As I mentioned in the previous post, John Barclay has recently discussed Qumran in an exceptional study of the concept of χάρις in Second Temple Judaism, which includes Paul’s letters to the Galatians and the Romans. Barclay focuses on one DSS text in particular, the Qumran Hodayot (1QHa), otherwise known as the Thanksgiving Hymns.

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Barclay articulates the significance of the Hodayot, in that they “represent another striking articulation of divine benevolence, with the distinctive accents of a sectarian community.”1

In other words, they are a tremendous resource if one wants an example of another community, like the early Christian church, that saw themselves as distinct from other similar groups and completely dependent upon the mercy of God for their very existence.

One example in the Hodayot that Barclay highlights is from 1QHa XIX.6-17:

I thank you, O my God, that you have acted wonderfully with dust, and with a creature of clay you have worked so very powerfully.

Barclay follows this citation with a fascinating section on the ubiquitous language of self-deprecation that peppers the Hodayot.2 In support of this understanding of the Qumran community, he cites the following statement from 1QHa XX.27-34:3

As for me, from dust [you] took [me, and from clay] I was [sh]aped as a source of pollution and shameful dishonor, a heap of dust and thing kneaded [with water, a council of magg]ots, a dwelling of darkness. And there is a return to dust for the creature of clay at the time of [your] anger [ ] dust returns to that from which it was taken. What can dust and ashes reply [concerning your judgment? And ho]w can it understand its [d]eeds? How can it stand before the one who reproves it?… There is none who can reply to your rebuke. For you are just, and there is none corresponding to you.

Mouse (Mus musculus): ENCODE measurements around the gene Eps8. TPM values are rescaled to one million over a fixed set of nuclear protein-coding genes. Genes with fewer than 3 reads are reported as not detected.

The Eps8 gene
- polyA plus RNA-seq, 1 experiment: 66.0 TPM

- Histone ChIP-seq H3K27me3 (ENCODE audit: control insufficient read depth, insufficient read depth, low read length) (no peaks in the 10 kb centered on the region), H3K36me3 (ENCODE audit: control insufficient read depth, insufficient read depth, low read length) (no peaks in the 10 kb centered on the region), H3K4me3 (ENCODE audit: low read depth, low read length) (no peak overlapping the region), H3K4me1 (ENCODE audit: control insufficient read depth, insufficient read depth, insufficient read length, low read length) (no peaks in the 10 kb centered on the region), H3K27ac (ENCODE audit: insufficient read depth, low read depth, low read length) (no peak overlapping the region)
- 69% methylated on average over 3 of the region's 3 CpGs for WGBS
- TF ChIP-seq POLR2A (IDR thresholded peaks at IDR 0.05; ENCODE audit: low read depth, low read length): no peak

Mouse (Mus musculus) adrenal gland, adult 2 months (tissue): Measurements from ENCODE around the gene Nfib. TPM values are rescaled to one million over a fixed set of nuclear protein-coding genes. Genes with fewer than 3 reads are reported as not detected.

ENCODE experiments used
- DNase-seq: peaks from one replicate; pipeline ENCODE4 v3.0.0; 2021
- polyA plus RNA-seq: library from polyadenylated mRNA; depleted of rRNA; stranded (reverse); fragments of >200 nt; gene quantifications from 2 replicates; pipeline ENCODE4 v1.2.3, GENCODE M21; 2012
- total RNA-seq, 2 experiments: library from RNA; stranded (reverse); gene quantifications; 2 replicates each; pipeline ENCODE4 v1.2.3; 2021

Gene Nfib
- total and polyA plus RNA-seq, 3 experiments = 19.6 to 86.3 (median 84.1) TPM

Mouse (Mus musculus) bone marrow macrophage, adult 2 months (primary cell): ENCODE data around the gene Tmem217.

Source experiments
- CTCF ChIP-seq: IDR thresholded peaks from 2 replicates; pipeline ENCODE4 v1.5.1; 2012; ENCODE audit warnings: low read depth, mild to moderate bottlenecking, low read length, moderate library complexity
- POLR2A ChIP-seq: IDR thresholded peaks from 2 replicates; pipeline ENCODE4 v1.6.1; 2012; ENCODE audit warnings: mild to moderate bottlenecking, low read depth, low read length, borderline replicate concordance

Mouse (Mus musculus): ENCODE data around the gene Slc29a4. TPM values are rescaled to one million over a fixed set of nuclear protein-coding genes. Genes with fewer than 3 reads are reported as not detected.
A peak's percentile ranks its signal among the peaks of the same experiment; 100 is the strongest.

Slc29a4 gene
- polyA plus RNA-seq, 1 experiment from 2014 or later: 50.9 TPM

This type of language is of course evident also in Paul. Here are two passages that make a great comparison with 1QHa:

  • Romans 9:21 – Has the potter no right over the clay, to make out of the same lump one vessel for honorable use and another for dishonorable use? What if God, desiring to show his wrath and to make known his power, has endured with much patience vessels of wrath prepared for destruction, in order to make known the riches of his glory for vessels of mercy, which he has prepared beforehand for glory— even us whom he has called, not from the Jews only but also from the Gentiles?
  • 2 Corinthians 4:7 – But we have this treasure in jars of clay, to show that the surpassing power belongs to God and not to us. We are afflicted in every way, but not crushed; perplexed, but not driven to despair; persecuted, but not forsaken; struck down, but not destroyed; always carrying in the body the death of Jesus, so that the life of Jesus may also be manifested in our bodies.

However, the difference with Paul’s use of the “dust” or “clay” metaphor is that, while initially remarking upon the unworthiness of humanity, he ends with strong statements affirming the value of people redeemed by God:

  • In Romans, God’s sovereignty is on display as he chooses vessels according to what will bring him the most glory.
  • In 2 Corinthians, the brittle jars of clay are contrasted with the God of power, who sustains his people in order to display the life found in Christ.

Thus, although human beings are completely unworthy in their unredeemed state, God grants them his incongruous grace to make them valuable beyond estimation, in as much as they are vessels for his glory.

The Hodayot are similar, in that they affirm the mercy of God. The sectarian’s value lies only in being a child of God according to God’s electing choice.4


There is much more that could be said about the benefit of this type of comparative work between the NT and the DSS. But I hope that pointing you to Barclay’s work (check out his outstanding bibliography on the DSS) will motivate you to press further into this type of study.